Table 1. Description of design phases.
Design phaseDescription
Predesign (including fuzzy front end)Phase of understanding and defining the problem, often these studies would focus on the unmet need of a certain population.
Early designIn this phase, there is already some understanding of the problem and the aim is to develop a first concrete idea, often these studies would aim to develop or enhance a first idea or prototype.
Post first prototypeIn this phase, there is already a first idea for a solution, which will be iterated or enhanced.

Third, as the use of outcome measures is influenced by the general methodological aim and the principles that are emphasized, the type of outcome measure that was used to evaluate eHealth and the PD itself was extracted.

Assessment of Sufficiency of Reporting

Owing to the variety of study designs, a quality assessment was not appropriate. Instead, an assessment of sufficiency of reporting was conducted, as used in a previous systematic review [7]. This was done with an 8-item checklist:

  1. Setting: Is it clear where the PD development of the intervention took place?
  2. Stakeholders: Is it clear who was involved in the PD, and does one know all that one needs to know about the participants?
  3. Facilitators: Is it clear who facilitated the PD process?
  4. Procedure: Is it clear what PD methods were used?
  5. Materials: Are any physical materials used in the PD process adequately described?
  6. Intensity: Is the length of the PD phase and individual sessions clear?
  7. Schedule: Is the interval and frequency of the PD sessions clear?
  8. Clarity: Is the description of the overall PD process clear?

Overall Findings

The general health and eHealth technology characteristics and the theoretical references used in the studies when referring to PD are described below. The year of publication ranged from 2006 to 2019. The 69 studies cover 65 unique eHealth technology products and services. The majority of these were either Web-based tools such as online self-management tools [25], person-centered Web support [26], or a Web-based plan for integrated care [27], or mHealth apps.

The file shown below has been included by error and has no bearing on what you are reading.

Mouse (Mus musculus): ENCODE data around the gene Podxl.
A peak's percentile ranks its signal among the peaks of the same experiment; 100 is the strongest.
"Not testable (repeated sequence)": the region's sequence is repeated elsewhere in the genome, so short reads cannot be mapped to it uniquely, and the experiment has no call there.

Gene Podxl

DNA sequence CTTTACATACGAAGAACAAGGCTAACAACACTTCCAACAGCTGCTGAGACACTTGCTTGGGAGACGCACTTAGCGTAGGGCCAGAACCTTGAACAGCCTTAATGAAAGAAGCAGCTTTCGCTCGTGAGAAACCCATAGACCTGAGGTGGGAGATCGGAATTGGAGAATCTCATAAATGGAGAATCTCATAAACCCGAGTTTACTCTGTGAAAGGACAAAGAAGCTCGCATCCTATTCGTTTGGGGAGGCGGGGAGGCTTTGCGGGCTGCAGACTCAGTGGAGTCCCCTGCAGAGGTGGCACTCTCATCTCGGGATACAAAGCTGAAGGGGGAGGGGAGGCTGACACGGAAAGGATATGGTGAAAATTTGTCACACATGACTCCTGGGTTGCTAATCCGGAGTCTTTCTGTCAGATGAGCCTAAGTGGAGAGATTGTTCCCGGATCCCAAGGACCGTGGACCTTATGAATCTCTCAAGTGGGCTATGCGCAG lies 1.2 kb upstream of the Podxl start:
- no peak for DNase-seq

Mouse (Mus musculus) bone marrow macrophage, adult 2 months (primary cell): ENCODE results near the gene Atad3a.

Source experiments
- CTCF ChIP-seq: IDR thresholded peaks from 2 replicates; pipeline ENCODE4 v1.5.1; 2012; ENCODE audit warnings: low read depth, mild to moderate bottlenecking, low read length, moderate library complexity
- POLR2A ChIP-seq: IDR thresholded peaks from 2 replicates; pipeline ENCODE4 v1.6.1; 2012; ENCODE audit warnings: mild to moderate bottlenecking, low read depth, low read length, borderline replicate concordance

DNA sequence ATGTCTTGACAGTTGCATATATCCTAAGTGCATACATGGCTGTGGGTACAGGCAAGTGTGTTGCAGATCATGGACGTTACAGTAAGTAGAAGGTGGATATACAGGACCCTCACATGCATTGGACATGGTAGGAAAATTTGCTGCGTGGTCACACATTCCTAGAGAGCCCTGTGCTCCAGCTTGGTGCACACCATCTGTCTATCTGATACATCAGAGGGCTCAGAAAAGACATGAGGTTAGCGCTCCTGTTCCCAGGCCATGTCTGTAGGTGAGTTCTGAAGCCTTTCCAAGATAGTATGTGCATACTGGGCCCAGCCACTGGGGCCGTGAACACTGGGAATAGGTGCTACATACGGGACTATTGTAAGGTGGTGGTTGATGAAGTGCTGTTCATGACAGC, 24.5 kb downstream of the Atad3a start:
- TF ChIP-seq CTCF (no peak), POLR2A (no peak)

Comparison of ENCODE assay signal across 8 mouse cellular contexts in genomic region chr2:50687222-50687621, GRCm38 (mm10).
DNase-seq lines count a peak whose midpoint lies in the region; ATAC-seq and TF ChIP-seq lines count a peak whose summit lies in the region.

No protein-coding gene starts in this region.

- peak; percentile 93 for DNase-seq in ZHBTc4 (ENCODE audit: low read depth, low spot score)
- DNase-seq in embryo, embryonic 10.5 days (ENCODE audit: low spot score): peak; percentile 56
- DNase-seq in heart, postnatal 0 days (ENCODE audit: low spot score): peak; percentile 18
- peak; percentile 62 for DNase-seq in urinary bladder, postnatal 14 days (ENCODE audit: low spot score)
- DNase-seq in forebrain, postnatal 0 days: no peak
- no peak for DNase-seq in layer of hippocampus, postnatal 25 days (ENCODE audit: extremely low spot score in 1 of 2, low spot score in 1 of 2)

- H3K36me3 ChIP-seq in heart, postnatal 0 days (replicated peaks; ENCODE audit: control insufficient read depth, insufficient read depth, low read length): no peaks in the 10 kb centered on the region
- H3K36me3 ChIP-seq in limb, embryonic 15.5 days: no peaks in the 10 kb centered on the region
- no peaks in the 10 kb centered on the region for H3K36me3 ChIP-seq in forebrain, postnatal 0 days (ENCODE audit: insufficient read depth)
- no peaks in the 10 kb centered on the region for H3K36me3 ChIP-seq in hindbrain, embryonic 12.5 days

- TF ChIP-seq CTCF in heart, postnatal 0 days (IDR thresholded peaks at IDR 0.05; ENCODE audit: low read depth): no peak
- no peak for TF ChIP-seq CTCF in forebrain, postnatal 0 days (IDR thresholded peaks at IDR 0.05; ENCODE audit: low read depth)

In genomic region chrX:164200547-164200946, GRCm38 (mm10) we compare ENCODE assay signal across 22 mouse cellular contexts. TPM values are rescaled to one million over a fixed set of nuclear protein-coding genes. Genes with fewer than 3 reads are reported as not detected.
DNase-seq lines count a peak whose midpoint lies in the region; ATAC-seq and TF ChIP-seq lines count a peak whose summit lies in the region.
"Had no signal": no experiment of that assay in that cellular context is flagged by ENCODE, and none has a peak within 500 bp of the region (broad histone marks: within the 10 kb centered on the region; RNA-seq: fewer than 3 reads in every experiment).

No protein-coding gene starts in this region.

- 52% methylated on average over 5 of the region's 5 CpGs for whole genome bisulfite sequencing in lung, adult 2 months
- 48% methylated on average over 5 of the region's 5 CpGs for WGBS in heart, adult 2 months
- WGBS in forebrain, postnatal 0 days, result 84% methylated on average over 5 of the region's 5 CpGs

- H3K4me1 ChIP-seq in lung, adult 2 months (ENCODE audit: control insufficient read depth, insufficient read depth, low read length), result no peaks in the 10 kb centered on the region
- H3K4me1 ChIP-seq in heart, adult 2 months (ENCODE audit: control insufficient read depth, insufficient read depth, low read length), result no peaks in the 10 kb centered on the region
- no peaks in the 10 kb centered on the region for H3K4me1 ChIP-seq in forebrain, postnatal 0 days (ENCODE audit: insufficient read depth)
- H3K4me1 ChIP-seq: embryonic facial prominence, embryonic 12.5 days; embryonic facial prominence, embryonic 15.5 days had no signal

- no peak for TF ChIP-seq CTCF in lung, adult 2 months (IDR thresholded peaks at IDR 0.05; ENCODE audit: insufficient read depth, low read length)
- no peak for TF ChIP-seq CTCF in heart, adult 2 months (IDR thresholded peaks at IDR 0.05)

There is a large diversity in the health domains considered. The mental health domain was most often addressed by the eHealth technology. The most frequent aims of the eHealth were disease-specific interventions (weight loss, psychosocial care, and rehabilitation) and self-management. The prevalence of self-management aims could be expected because the PD democratic principle emphasizes the involvement of users, and this may help the later uptake by these users of eHealth focused on self-management.

In addition to the health and eHealth technology characteristics, the theoretical references of PD are presented here. Nearly all studies, 65, mentioned a theory of PD. Clemensen et al’s description of the PD methodology [28,29] was referenced in 10 of the reviewed studies [30-39], and that by Sanders and Stappers [13] was referenced in 9 [27,30,31,40-45]. A handbook on PD by Simonsen et al [10] was referenced 7 times [27,31,36,46-49]. PD principles and practices [50,51] were also referenced on several occasions [38,47,52-54]. In addition, the methodology by Spinuzzi [2] was referenced in 4 papers [25,26,31,32]. References to other design theories were also used, such as experience-based design [55] in studies by Wherton et al [39] and Crosby [56], design thinking [57,58] in various studies [37,56,59-61], human-centered design [62] in the study by Das and Svanæs [63], and prototyping [64] in the study by Hetrick et al [65].